CBO Says Senate Bill To Repeal SGR Would Cost $180B Over 10 Years
The Congressional Budget Office estimates that a bill (S 2110) by Senate Democrats that seeks to repeal and replace Medicare's sustainable growth rate formula, which sets Medicare physician reimbursement rates, would cost about $180 billion over 10 years, Modern Healthcare reports.
CBO's cost analysis of the bill -- which was introduced by Senate Finance Committee Chair Ron Wyden (D-Ore.) -- comes after the House last week approved its SGR repeal bill (HR 4015), which is expected to stall in the Senate because of an amendment that would delay enforcement of the Affordable Care Act's individual mandate through 2019. CBO estimated that the add-on would increase the nation's uninsured population by about 13 million in 2018 (Dickson, Modern Healthcare, 3/20).
Lawmakers have been attempting to address the SGR in advance of a 24% cut to physicians' Medicare reimbursements scheduled to take effect on April 1.
Senate Bill Details
In addition to repealing and replacing the SGR formula, Wyden's bill would:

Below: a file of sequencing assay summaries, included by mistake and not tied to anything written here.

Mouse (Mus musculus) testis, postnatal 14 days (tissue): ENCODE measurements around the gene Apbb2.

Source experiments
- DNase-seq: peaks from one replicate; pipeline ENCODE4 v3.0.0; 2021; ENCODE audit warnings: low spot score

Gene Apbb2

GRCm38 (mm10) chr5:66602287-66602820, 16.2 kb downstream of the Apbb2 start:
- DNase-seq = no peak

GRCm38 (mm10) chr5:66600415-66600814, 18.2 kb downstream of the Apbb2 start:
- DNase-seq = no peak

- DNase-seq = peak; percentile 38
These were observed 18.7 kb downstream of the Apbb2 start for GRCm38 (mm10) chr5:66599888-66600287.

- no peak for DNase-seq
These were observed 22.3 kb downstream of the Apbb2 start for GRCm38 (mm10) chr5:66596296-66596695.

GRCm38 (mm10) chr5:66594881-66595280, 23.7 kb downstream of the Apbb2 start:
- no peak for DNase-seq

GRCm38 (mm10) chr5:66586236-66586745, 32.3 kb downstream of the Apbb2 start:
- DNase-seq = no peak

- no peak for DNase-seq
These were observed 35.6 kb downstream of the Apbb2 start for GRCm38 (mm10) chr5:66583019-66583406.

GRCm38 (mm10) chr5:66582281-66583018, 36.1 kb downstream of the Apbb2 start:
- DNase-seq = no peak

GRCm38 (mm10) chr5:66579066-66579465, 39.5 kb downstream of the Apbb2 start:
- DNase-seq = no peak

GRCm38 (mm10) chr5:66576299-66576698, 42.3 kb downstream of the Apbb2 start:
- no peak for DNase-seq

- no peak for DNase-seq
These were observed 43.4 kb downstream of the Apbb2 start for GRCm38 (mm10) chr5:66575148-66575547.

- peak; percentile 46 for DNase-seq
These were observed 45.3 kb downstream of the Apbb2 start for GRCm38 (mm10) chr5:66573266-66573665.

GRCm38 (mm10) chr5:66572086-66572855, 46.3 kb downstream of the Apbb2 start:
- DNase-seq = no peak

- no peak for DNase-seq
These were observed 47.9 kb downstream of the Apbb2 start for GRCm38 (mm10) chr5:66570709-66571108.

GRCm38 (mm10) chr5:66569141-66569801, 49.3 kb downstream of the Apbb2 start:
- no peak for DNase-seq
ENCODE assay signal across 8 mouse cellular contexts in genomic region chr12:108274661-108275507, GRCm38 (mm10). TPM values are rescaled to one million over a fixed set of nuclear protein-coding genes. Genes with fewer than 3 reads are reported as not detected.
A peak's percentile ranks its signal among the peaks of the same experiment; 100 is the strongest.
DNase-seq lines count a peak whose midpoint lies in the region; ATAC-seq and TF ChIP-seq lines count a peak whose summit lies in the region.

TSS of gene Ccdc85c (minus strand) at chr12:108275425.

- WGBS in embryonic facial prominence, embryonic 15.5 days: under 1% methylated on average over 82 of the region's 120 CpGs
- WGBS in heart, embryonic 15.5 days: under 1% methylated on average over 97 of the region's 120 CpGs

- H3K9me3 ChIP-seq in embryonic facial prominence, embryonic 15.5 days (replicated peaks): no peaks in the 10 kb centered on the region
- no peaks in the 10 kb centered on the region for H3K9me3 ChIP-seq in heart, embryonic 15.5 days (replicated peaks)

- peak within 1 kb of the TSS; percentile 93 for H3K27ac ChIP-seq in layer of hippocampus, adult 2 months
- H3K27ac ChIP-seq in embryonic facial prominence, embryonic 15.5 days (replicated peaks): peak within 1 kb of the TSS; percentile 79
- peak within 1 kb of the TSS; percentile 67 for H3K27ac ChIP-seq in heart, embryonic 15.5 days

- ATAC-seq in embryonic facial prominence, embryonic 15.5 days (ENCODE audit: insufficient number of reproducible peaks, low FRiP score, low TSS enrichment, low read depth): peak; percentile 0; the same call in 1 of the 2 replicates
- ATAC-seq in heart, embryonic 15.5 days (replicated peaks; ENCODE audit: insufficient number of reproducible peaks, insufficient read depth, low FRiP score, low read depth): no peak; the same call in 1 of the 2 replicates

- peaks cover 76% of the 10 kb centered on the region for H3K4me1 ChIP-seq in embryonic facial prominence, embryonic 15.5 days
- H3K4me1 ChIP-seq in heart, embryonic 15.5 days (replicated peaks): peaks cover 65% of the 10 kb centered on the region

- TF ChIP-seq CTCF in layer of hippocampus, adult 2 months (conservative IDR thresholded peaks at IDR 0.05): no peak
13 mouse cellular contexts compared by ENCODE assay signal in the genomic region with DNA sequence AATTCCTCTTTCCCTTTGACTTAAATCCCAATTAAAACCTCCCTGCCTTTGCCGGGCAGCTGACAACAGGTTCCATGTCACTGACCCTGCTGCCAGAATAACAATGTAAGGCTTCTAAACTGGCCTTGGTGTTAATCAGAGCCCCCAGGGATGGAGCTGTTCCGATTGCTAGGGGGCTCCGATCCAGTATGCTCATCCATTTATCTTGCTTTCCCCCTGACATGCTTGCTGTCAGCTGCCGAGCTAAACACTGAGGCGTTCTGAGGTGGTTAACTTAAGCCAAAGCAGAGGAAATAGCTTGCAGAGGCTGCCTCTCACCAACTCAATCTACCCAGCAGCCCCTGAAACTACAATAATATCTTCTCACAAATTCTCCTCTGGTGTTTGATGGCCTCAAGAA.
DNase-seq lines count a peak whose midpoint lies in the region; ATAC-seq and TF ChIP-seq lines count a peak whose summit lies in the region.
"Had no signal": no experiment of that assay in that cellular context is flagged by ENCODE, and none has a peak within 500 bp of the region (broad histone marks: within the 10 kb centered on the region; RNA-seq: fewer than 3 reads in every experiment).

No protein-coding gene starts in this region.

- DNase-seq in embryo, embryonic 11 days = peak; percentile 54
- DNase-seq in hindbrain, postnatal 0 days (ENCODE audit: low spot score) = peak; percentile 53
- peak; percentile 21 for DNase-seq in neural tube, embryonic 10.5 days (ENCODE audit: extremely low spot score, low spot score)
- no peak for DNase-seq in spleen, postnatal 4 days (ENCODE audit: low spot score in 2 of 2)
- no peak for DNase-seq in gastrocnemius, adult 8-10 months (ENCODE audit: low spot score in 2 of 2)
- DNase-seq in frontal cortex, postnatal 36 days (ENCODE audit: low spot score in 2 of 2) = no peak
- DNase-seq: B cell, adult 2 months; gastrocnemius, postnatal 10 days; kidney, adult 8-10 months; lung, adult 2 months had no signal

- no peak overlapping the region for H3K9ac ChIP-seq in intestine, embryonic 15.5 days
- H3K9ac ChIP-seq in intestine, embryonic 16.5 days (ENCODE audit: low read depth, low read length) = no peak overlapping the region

- Freeze the base rate pay of any doctor who participates in Medicare through 2019;
- Shift the health care system from a fee-for-service model to one that reimburses providers based on the quality of care;
- Provide a 0.5% annual raise through 2018 to any doctor who participates in Medicare (Crane, Medscape Medical News, 3/20); and
- Provide funding -- known as Medicare extenders -- for expiring programs that are considered highly essential to rural hospitals, such as ambulance add-on payments, outpatient therapy caps and low-volume provider adjustments.
If the measure had been a "straight forward" SGR repeal bill, its cost would have been about $140 billion over a decade, according to Modern Healthcare. The extenders add about $41 billion to the 10-year price tag.
Although Wyden did not disclose a funding mechanism for the measure, individuals familiar with discussions over the bill have said that Wyden is open to the possibility of using so-call war funding, or contingency operations funds that are set aside for oversees combat missions (Modern Healthcare, 3/20).This is part of the California Healthline Daily Edition, a summary of health policy coverage from major news organizations. Sign up for an email subscription.